How to Communicate in Kolkata

Learn Bengali.

Shortest POST EVER!

But Seriously…

The real point of this post isn’t about the language we speak, but about the culture we speak. Confused?

CULTURE of Speech

This is about how we are trained to speak to each other. For starters, in the US, speech is generally direct. You say what you want to say, and you say it to my face. Being evasive could be a sign of disrespect or lack of trust. Be clear, crisp and concise. Right?

And if you’re trained in corporate culture, you express your core idea in the first 15 seconds and then explain the sub-ideas. You give your thesis statement, your topic sentences that support it, and the underlying facts.

If you’ve been educated in the Western school system, you’ve likely seen this.

But…

this is India honey. We don’t work that way. Six weeks in, I’ve seen that while daily life is pretty head-on, collision course direct, accessing abstract ideas in India requires stories. If you want someone to pass the butter, you just tell them. But if you want someone to understand you, you actually need to stop and make a cup of tea.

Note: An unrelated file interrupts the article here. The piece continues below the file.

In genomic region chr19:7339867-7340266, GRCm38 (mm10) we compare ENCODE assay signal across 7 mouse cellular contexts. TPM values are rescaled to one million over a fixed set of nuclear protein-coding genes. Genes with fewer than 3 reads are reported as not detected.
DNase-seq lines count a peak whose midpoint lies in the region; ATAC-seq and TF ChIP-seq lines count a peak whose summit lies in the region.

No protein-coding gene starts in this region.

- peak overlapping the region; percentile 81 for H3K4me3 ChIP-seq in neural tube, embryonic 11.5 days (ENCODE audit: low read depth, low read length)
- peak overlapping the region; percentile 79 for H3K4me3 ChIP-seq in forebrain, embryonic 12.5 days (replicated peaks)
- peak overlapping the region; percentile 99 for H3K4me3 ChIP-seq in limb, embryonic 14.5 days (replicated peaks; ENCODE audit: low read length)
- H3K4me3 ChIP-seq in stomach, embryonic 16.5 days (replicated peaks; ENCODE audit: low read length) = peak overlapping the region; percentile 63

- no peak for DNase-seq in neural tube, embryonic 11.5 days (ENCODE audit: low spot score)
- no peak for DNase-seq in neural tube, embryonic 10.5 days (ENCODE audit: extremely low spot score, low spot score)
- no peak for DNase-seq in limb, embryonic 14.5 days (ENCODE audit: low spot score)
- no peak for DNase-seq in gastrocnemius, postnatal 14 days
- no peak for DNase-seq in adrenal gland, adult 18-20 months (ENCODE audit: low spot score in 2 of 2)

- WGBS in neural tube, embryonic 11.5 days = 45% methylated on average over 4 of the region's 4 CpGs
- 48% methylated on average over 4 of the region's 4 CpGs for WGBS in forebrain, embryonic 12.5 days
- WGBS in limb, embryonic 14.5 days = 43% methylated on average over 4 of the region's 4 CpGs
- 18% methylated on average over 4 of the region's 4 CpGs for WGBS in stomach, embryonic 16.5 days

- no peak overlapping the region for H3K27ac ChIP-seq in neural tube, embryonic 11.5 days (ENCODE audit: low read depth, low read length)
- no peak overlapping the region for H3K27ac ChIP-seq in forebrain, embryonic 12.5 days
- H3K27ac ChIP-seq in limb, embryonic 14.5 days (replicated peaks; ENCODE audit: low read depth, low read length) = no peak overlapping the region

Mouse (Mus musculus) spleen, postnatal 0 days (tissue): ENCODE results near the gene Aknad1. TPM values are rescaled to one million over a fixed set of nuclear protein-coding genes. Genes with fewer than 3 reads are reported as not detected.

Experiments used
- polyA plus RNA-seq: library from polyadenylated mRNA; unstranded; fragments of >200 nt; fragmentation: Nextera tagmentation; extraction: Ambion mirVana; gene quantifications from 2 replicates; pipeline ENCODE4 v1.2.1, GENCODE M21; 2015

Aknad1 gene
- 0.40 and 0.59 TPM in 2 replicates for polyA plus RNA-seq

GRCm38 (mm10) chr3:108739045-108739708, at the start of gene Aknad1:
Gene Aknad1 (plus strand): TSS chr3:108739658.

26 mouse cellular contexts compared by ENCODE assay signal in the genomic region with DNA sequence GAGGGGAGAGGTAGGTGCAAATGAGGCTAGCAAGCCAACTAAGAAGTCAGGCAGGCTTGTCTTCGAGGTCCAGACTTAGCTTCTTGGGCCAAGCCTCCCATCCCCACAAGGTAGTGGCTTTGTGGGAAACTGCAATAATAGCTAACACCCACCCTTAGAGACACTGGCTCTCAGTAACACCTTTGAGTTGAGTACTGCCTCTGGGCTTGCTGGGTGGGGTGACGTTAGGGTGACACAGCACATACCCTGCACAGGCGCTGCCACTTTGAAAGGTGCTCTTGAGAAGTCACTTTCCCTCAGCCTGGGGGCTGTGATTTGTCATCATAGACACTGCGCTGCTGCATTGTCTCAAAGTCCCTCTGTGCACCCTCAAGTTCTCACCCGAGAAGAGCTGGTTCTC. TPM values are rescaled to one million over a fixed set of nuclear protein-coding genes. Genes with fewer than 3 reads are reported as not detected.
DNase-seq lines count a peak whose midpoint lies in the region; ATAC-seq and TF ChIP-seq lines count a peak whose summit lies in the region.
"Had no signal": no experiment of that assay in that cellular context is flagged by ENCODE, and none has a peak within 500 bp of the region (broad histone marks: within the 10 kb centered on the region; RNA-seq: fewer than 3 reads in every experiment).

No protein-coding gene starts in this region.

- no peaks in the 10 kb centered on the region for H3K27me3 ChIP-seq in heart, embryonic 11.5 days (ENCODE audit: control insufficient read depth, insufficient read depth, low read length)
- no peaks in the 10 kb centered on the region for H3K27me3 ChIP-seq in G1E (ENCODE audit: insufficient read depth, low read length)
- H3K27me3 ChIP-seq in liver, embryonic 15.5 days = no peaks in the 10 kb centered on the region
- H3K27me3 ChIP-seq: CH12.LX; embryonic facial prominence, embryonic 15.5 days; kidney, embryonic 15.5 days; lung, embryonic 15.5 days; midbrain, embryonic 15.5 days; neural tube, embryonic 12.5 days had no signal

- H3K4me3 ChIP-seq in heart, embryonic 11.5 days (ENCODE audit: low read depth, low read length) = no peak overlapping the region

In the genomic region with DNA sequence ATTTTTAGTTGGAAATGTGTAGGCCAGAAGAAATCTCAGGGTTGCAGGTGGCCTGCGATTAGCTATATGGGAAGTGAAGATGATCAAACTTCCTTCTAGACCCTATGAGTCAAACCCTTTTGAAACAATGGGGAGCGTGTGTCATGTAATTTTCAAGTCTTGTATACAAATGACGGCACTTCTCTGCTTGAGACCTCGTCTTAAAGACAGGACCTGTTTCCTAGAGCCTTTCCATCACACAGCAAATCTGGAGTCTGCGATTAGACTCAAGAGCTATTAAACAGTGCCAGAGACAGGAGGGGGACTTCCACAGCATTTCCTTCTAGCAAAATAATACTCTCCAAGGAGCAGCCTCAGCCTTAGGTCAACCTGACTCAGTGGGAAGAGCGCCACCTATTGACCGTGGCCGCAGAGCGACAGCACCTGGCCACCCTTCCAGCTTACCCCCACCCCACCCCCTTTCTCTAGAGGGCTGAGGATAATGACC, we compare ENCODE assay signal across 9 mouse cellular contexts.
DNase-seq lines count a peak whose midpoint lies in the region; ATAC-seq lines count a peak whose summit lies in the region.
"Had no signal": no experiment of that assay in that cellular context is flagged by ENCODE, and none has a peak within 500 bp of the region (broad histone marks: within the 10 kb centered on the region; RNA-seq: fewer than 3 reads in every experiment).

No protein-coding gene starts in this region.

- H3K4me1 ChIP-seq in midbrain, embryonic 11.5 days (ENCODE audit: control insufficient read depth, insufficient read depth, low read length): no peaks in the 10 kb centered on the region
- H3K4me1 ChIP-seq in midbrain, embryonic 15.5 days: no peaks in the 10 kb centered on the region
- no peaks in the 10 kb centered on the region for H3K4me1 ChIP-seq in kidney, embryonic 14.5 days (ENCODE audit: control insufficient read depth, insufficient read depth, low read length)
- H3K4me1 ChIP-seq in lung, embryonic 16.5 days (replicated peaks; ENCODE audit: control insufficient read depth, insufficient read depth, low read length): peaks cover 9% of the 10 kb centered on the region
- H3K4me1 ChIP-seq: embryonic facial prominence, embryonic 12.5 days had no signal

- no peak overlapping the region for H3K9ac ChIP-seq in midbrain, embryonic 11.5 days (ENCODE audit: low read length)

Tea time is the moment of pause when we share just enough to actually understand one another.
It’s why Indian’s have such regular tea breaks. They are the beats during the day when you can connect with one-another.
Tea time stories can be meaningful or innocuous, but they reach beyond the constant noise of daily life and signal to the other person to LISTEN!

Its a hard habit to break. I constantly find myself frustrated by having to let go of old tools (tried and true) and pick up a new pattern of thinking. It isn’t a one-way street, and India culture IS changing. Indian urban centers are becoming more globalized in thinking and culture (not always a good thing). But the truth is the parts of Kolkata we inhabit are still a generation removed from these shifts. We do find ourselves stepping backwards in time to a ‘not very long ago’. Its not better, but it just is, so we just have to flow with it.

One clap, two clap, three clap, forty?

By clapping more or less, you can signal to us which stories really stand out.